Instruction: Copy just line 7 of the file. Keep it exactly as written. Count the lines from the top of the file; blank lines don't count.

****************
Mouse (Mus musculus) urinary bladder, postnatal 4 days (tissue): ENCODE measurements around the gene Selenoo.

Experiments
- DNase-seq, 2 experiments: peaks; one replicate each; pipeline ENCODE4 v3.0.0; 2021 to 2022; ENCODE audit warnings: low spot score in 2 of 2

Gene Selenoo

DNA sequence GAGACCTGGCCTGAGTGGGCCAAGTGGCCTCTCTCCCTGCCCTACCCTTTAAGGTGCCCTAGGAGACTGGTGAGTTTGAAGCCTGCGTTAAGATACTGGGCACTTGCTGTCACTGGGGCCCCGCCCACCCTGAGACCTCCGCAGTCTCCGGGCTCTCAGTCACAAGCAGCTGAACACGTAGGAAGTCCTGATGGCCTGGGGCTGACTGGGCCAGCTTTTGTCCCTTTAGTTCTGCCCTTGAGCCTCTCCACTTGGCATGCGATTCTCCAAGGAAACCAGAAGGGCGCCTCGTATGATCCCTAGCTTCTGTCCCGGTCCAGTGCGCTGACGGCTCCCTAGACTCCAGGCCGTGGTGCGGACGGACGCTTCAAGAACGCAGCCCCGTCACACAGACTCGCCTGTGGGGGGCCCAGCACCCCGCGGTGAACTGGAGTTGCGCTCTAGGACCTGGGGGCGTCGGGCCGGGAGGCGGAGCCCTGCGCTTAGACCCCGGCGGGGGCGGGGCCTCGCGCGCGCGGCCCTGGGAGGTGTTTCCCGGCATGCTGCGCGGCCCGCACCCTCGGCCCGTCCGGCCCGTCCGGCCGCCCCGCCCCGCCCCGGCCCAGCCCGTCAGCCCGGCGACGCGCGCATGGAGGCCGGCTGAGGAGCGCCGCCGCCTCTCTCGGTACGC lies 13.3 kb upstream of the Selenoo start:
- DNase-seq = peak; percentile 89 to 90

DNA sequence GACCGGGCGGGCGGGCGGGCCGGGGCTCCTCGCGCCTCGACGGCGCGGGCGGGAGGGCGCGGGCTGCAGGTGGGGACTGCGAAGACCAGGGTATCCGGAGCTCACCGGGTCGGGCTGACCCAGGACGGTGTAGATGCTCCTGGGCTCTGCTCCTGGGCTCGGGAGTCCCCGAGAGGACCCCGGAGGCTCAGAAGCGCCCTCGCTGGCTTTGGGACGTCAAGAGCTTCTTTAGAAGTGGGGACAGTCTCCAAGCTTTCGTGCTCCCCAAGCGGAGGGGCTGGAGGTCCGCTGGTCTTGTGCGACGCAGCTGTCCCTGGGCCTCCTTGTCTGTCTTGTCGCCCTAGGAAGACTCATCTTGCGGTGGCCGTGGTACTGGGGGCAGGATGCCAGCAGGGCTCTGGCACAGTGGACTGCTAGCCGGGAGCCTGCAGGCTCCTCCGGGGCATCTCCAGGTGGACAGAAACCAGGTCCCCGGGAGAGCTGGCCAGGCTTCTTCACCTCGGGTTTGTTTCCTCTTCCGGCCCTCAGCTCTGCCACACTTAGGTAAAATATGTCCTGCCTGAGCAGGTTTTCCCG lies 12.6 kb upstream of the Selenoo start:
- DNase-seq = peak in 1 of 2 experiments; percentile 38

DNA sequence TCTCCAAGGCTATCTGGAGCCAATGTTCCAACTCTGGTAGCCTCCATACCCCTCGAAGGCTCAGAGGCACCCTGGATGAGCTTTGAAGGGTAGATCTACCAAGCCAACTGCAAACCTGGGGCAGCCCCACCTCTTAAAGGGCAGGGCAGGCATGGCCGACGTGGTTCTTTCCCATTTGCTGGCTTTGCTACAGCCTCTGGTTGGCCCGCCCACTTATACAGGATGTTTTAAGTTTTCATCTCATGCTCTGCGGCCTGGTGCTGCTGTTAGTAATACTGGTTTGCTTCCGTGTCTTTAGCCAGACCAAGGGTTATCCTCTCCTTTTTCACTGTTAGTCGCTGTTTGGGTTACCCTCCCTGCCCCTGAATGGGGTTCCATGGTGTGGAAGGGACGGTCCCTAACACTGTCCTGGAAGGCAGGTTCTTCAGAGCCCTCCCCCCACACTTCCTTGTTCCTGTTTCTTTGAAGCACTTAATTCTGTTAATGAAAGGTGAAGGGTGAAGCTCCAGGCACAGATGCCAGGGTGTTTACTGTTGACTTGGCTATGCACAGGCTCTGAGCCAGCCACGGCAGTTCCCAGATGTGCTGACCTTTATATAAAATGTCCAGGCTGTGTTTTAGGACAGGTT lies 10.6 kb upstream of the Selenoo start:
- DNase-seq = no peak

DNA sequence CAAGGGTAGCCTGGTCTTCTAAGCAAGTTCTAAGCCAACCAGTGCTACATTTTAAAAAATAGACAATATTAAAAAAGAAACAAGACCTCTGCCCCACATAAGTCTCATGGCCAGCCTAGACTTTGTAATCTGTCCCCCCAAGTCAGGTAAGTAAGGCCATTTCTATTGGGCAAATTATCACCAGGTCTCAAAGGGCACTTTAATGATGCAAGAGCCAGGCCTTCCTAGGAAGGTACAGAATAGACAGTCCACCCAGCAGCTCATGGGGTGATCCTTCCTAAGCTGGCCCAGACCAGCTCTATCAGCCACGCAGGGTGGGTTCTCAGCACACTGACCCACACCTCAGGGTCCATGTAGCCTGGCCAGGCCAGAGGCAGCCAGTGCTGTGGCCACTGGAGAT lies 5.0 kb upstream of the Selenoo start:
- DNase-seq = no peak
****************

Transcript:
DNA sequence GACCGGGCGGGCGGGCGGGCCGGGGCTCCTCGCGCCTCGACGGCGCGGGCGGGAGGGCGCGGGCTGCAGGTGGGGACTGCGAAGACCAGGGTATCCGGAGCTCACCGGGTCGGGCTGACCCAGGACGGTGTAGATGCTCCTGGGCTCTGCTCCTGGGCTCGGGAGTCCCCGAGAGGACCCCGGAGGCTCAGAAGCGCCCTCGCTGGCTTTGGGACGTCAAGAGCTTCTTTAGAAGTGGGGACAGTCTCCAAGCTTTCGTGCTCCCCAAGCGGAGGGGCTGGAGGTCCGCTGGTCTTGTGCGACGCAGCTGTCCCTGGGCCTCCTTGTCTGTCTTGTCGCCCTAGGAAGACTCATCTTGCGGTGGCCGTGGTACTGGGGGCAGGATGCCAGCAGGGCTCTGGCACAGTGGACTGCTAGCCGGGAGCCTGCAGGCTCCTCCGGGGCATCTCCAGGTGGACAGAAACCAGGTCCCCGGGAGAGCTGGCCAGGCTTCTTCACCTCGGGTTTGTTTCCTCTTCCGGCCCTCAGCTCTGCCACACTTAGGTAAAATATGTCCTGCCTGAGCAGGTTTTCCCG lies 12.6 kb upstream of the Selenoo start: